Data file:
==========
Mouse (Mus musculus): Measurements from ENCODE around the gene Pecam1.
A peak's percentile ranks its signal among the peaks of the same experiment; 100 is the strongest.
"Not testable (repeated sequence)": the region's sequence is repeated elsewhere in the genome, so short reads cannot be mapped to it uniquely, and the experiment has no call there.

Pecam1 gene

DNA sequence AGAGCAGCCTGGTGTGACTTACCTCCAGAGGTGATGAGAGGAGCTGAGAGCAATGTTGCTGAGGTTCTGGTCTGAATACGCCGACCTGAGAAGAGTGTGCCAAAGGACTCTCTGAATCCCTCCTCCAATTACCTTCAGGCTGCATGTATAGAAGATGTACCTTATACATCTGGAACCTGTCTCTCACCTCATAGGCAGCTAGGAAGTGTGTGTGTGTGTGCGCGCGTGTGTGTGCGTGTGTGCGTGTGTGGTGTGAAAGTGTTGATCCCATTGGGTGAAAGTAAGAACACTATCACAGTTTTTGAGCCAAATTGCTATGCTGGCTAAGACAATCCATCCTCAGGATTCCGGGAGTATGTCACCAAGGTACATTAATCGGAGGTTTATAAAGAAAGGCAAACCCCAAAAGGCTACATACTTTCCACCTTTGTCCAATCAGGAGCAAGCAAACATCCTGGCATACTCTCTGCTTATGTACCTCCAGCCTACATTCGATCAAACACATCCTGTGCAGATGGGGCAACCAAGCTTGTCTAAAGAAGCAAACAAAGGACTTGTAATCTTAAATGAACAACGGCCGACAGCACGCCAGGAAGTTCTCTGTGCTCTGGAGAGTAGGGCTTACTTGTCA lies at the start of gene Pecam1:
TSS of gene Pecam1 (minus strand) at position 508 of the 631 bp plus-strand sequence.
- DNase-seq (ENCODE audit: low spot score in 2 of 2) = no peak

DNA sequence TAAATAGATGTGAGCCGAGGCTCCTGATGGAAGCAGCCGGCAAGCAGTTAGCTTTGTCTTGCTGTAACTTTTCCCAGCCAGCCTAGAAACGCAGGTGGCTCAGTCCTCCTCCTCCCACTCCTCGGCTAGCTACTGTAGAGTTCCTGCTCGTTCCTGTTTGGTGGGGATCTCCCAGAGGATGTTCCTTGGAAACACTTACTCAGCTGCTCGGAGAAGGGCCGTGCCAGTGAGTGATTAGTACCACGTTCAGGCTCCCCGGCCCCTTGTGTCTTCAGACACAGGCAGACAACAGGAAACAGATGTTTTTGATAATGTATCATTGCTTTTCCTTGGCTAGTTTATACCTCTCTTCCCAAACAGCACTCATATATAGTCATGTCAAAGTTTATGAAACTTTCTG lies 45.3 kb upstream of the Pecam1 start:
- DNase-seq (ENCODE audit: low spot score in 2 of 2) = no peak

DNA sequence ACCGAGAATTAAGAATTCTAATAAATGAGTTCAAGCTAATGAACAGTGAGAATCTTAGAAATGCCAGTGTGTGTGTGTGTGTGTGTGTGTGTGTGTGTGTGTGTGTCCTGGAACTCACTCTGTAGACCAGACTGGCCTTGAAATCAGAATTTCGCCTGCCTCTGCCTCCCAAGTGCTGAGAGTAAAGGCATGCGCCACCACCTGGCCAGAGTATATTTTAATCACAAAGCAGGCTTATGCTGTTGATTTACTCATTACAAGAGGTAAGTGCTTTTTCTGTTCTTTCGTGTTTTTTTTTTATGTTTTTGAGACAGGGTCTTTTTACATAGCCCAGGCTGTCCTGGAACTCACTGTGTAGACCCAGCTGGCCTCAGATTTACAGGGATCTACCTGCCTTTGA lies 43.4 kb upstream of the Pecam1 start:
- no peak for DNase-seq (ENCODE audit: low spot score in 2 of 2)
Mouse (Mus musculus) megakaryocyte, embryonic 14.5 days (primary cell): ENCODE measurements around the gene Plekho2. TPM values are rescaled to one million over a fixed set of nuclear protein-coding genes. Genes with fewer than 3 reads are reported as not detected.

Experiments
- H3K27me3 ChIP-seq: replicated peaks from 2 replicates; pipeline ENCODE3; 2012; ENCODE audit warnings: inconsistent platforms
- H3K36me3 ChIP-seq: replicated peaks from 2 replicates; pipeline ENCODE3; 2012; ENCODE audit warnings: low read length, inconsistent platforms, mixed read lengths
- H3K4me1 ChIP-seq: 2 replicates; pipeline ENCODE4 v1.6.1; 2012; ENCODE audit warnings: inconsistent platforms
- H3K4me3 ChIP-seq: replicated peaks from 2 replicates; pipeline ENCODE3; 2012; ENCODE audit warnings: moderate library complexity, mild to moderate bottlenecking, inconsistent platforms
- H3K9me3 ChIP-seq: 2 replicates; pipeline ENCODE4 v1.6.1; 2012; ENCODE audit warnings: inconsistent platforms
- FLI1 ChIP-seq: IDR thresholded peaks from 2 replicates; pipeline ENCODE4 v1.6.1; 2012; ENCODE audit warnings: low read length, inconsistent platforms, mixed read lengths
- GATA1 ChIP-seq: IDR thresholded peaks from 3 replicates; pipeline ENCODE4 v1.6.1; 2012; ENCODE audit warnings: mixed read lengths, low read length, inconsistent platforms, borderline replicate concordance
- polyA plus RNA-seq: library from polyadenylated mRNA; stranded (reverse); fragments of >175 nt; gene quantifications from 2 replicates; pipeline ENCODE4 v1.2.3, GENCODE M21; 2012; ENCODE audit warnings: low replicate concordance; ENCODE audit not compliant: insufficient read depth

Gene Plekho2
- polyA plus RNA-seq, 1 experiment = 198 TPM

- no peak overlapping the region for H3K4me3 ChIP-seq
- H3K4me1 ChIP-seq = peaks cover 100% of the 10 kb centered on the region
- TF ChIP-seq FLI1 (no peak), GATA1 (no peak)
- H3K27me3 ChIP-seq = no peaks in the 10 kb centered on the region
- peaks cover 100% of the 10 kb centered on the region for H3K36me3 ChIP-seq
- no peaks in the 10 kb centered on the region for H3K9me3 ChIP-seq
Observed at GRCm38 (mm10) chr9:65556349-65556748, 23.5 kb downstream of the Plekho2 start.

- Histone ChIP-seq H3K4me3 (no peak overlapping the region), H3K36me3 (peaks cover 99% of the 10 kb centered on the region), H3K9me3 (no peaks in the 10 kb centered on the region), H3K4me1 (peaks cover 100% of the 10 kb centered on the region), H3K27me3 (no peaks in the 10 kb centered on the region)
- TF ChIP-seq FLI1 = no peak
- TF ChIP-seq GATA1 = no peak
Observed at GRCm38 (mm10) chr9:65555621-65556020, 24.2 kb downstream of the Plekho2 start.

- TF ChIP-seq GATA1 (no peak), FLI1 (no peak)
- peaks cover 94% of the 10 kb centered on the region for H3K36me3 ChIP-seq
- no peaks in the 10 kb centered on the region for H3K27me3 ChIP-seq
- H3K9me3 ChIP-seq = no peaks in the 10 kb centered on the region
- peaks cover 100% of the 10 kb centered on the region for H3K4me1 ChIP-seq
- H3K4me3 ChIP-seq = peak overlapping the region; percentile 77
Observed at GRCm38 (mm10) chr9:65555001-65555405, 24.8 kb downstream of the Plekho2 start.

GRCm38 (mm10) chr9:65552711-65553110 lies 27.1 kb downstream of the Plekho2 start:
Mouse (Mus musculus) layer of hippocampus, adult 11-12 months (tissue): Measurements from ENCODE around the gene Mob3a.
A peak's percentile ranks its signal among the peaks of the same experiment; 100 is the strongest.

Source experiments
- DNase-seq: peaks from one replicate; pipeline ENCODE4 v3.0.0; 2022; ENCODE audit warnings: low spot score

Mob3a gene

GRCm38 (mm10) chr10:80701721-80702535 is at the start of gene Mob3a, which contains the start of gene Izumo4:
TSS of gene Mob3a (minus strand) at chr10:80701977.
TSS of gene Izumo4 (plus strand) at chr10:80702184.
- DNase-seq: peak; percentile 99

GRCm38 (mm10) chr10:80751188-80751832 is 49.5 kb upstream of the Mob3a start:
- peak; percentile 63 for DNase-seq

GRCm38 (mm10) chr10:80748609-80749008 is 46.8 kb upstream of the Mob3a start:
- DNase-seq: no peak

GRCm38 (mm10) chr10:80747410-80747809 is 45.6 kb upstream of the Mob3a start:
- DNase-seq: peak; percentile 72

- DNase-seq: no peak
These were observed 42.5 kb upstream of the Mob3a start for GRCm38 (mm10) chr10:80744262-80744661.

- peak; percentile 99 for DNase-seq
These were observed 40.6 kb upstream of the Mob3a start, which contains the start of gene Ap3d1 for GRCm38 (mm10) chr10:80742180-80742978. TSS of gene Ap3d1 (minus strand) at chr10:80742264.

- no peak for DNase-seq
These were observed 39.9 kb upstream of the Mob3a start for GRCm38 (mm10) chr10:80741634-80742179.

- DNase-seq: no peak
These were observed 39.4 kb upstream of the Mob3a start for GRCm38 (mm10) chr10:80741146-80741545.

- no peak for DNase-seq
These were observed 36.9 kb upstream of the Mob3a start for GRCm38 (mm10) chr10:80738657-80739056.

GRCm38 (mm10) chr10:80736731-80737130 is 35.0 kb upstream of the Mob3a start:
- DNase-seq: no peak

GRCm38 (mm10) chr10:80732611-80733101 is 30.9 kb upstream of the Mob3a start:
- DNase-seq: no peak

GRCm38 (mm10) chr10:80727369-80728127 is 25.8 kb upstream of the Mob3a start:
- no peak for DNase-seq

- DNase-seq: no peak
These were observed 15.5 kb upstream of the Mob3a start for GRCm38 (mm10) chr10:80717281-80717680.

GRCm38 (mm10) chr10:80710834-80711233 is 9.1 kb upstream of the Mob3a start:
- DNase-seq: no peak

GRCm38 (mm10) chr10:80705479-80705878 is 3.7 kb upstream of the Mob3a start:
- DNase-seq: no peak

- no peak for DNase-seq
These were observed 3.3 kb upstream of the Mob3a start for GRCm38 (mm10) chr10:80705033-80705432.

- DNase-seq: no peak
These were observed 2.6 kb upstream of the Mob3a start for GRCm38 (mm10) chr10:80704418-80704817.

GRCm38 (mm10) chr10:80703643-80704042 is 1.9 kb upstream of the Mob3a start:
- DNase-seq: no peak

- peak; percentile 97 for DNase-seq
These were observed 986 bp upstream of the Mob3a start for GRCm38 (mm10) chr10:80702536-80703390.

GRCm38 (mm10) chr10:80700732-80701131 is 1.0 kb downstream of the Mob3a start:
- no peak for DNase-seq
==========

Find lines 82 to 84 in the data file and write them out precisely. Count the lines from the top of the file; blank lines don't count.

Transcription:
- DNase-seq: no peak
These were observed 2.6 kb upstream of the Mob3a start for GRCm38 (mm10) chr10:80704418-80704817.

GRCm38 (mm10) chr10:80703643-80704042 is 1.9 kb upstream of the Mob3a start: